The future of radio | Sunday Observer

The future of radio

People listen to the radio as the results of the presidential election is announced in Kireka, Uganda, in February. Many rural Ugandans don’t have Internet access, and the radio is a central source of news -- and platform for citizens’ opinions
People listen to the radio as the results of the presidential election is announced in Kireka, Uganda, in February. Many rural Ugandans don’t have Internet access, and the radio is a central source of news -- and platform for citizens’ opinions

Radio can be even more powerful than television. You can listen to the radio regardless of what you are doing – just try watching television while driving. And radio lets you imagine things. Once, a well-known radio personality aired a drama which depicted Lake Erie being drained of water and filled with ice cream. “Now, try that with television”, he challenged his listeners. Sure enough, his listeners had imagined the whole scenario in their minds. That was impossible with television then and I guess even now, with special effects.

The power of radio is even more important today, in this age of the Internet when anyone can listen to any radio broadcast over the Internet from anywhere on Earth.

Radio has indeed expanded its boundaries beyond the FM or AM transmitter range. Hence the importance of World Radio Day, which falls on February 13, the day on which UN Radio was established.

This year’s theme is “we are diversity, we are radio”, to reflect the variety of voices and opinions we hear on the radio. The objectives of the Day are to raise greater awareness among the public and the media of the importance of radio; to encourage decision makers to establish and provide access to information through radio; as well as to enhance networking and international cooperation among broadcasters.

The UNICEF describes Radio as a powerful medium for celebrating humanity in all its diversity and constitutes a platform for democratic debate. At the global level, radio remains the most widely consumed medium.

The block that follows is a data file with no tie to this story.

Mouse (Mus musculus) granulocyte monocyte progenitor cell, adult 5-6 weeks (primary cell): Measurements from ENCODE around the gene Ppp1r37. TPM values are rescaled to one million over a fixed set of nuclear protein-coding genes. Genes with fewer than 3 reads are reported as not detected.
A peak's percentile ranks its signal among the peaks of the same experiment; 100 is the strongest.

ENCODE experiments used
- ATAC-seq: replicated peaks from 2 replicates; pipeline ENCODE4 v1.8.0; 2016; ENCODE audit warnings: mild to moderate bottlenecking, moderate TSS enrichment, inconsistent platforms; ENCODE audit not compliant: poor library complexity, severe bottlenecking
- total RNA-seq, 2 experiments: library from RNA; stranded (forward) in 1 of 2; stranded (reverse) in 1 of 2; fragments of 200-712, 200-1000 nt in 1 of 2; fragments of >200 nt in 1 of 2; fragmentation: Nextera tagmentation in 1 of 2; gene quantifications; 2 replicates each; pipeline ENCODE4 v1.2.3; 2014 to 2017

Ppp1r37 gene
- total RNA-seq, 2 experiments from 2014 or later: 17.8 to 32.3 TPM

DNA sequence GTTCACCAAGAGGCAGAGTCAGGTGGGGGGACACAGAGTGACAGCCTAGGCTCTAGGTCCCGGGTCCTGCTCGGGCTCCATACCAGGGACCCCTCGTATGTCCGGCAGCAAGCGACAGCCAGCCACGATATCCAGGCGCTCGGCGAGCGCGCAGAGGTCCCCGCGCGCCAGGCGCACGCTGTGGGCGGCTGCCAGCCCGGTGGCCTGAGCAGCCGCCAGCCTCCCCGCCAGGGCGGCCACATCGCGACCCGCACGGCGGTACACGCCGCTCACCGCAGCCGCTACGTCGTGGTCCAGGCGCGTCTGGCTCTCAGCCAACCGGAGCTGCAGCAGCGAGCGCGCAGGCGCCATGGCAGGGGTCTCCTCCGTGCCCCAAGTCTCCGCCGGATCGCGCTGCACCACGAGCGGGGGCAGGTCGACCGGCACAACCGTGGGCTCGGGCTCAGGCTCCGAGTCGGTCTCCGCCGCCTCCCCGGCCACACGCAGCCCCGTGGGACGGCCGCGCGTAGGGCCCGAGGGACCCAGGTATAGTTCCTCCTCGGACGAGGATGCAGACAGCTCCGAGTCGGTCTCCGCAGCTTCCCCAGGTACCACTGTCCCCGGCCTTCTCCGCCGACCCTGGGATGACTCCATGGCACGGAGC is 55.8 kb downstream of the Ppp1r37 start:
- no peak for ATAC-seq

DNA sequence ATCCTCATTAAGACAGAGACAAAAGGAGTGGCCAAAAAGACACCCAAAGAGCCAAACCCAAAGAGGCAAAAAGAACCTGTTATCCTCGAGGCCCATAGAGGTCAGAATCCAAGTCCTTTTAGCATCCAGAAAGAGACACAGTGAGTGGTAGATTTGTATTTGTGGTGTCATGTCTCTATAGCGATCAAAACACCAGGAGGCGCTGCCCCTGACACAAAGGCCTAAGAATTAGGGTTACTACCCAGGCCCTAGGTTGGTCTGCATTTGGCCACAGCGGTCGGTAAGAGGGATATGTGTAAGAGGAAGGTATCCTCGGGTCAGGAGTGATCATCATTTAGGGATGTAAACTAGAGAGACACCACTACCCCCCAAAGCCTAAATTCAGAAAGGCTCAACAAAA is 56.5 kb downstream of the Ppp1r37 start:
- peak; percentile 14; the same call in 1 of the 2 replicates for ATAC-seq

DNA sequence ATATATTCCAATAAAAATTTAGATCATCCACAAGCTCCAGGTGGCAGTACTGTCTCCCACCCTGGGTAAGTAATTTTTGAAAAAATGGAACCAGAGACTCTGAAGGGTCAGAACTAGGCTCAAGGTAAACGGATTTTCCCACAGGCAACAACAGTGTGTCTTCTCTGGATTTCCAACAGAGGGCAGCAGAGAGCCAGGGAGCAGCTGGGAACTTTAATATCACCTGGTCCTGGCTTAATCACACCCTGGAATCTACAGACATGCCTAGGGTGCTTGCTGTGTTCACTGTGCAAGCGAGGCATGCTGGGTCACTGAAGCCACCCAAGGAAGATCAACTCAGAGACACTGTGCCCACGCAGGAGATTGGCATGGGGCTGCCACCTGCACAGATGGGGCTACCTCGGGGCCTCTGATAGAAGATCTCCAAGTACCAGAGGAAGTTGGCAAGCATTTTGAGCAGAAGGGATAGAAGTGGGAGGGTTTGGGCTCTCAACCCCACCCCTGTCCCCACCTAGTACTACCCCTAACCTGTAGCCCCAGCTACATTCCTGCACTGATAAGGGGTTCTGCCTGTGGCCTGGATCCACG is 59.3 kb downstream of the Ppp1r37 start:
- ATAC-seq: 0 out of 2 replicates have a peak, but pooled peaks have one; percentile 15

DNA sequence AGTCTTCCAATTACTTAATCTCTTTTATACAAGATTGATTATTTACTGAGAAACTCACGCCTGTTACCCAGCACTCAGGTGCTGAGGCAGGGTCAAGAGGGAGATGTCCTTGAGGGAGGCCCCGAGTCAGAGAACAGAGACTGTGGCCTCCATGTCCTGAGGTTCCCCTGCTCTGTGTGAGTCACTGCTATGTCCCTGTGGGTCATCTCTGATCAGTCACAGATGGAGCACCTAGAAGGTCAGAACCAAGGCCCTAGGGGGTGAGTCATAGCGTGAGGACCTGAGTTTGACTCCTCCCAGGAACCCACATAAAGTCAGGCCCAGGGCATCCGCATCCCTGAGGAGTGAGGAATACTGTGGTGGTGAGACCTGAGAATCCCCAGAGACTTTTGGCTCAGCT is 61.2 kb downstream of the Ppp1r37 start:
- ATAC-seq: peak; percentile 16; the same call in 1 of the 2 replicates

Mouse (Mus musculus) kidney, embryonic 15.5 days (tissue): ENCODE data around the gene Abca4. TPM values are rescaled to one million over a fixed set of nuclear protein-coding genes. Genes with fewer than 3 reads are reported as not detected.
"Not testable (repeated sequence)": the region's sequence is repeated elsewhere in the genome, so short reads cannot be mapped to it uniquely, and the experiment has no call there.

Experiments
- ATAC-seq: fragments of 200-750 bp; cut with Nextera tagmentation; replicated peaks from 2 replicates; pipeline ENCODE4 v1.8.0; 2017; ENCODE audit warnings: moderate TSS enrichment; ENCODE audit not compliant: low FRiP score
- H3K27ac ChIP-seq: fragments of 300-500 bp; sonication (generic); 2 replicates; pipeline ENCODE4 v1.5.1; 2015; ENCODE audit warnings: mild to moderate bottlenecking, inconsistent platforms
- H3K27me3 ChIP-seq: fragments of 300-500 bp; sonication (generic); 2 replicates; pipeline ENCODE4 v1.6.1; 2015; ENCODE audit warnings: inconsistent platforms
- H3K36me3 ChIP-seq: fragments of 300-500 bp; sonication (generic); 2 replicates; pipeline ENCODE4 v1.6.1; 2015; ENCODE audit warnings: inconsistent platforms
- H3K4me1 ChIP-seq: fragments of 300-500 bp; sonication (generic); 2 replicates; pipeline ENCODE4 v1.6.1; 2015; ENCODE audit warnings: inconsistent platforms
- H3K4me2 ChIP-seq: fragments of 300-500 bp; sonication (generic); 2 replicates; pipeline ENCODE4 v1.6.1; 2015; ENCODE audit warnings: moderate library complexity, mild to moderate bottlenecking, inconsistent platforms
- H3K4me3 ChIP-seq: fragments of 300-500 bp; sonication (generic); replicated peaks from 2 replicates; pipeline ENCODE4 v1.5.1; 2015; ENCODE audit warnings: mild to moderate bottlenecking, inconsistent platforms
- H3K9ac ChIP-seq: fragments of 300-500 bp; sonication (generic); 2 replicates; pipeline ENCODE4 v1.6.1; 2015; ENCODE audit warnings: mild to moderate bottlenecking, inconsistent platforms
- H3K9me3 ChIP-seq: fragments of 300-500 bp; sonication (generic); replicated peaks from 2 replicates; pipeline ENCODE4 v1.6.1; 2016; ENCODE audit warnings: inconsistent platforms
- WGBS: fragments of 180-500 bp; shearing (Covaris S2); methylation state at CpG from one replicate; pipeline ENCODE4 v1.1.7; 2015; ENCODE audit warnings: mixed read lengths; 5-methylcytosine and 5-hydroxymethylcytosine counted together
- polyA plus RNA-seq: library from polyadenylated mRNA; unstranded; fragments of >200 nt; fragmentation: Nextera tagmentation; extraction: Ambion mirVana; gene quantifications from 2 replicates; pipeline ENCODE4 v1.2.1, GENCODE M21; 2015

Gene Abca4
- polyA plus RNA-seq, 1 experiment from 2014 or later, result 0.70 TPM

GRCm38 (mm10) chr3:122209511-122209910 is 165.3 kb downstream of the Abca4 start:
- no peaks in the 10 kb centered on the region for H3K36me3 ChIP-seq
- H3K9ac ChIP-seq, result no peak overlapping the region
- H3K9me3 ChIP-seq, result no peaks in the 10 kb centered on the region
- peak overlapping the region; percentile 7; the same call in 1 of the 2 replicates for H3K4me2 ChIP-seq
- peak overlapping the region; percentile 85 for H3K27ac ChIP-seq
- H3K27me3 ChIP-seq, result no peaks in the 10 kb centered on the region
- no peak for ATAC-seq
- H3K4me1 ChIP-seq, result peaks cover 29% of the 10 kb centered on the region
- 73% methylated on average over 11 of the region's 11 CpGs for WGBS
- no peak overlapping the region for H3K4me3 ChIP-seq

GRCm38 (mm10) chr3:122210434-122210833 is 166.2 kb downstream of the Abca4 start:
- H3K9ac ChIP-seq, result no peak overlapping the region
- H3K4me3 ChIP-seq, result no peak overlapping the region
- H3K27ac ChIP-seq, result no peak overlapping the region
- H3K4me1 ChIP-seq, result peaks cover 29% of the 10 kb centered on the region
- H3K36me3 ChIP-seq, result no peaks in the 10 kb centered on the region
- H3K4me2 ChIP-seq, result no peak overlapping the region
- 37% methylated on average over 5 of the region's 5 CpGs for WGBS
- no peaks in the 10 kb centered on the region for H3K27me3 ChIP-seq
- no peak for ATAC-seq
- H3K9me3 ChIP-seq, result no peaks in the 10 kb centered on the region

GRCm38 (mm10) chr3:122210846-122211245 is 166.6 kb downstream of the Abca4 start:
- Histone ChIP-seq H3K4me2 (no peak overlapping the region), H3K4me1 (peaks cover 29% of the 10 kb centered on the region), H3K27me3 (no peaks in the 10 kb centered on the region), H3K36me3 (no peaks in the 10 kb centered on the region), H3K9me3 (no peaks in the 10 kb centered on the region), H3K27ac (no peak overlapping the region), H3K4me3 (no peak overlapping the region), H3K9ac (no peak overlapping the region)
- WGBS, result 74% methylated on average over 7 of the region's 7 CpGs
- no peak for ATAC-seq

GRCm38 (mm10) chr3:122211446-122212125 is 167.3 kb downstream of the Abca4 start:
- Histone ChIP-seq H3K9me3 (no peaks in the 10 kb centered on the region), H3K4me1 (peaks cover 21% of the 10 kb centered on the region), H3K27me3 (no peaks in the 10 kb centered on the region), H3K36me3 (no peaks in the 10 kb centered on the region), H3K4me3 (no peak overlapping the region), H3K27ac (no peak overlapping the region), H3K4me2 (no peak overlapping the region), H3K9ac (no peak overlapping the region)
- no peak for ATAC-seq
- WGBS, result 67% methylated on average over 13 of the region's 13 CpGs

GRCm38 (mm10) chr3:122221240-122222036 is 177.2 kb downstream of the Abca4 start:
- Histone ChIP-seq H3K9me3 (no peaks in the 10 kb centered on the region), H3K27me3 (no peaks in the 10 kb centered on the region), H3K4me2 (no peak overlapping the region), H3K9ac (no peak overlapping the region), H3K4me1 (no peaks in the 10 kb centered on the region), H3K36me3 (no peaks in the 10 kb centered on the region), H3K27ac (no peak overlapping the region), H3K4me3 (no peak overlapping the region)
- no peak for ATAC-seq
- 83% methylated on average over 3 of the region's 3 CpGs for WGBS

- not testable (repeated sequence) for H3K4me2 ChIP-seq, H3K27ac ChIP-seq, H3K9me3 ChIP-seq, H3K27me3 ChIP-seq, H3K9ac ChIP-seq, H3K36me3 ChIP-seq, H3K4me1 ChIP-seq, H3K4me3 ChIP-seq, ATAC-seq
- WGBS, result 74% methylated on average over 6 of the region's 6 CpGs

This unique ability to reach out the widest audience means radio can shape a society’s experience of diversity, stand as an arena for all voices to speak out, be represented and heard. Radio stations should serve diverse communities, offering a wide variety of programs, viewpoints and content, and reflect the diversity of audiences in their organizations and operations. Radio is a low-cost medium specifically suited to reaching remote communities and vulnerable people, offering a platform to intervene in the public debate, irrespective of people’s educational level.

It also plays a crucial role in emergency communication and disaster relief. Radio is uniquely positioned to bring communities together and foster positive dialogue for change. By listening to its audiences and responding to their needs, radio services provide the diversity of views and voices needed to address the challenges we all face.

Radio is now more than a century old – only the telephone is older. The main radio stations of most countries are now more than 100 years old.

In Sri Lanka, the Sri Lanka Broadcasting Corporation (SLBC) is nearing its centenary year. Although radio remained in state hands in most countries until recent times, private radio stations are now common all over the world, including Sri Lanka, where around 50 radio stations function in all three languages.

In an 1864 presentation, published in 1865, James Clerk Maxwell proposed theories of electromagnetism, with mathematical proofs, that showed that light and predicted that radio and x-rays were all types of electromagnetic waves propagating through free space.